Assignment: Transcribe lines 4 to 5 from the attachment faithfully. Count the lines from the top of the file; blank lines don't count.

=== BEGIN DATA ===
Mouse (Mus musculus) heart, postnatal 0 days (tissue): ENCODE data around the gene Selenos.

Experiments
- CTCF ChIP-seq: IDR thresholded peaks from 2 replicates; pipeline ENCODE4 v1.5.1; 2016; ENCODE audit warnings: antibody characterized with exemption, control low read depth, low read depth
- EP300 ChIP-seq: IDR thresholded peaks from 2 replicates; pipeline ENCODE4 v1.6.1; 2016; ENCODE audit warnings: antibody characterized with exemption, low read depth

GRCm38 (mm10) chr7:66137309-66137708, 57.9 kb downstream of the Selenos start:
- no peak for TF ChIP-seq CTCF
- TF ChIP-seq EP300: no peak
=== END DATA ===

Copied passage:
- EP300 ChIP-seq: IDR thresholded peaks from 2 replicates; pipeline ENCODE4 v1.6.1; 2016; ENCODE audit warnings: antibody characterized with exemption, low read depth

GRCm38 (mm10) chr7:66137309-66137708, 57.9 kb downstream of the Selenos start: